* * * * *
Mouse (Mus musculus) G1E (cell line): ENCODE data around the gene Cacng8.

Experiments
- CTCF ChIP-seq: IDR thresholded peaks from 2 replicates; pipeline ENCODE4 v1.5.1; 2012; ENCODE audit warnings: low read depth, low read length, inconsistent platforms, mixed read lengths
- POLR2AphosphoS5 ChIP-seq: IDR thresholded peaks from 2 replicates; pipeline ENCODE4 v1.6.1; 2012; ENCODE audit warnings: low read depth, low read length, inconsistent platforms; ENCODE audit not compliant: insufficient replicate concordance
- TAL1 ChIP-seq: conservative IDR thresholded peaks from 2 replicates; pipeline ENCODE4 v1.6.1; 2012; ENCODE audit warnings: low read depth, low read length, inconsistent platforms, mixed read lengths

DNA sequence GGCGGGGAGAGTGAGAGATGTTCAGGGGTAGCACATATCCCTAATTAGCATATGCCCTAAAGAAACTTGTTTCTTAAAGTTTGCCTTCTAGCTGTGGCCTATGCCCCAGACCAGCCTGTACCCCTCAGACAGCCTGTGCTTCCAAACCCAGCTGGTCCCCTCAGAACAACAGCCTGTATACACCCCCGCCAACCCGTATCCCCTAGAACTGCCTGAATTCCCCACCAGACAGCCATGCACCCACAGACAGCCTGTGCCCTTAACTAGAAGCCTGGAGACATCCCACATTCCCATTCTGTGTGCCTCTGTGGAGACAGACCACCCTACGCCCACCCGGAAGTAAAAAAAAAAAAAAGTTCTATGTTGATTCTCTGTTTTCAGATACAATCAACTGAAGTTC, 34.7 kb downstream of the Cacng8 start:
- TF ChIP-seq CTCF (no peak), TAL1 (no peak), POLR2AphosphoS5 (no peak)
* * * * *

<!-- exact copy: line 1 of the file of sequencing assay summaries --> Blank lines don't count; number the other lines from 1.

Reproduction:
Mouse (Mus musculus) G1E (cell line): ENCODE data around the gene Cacng8.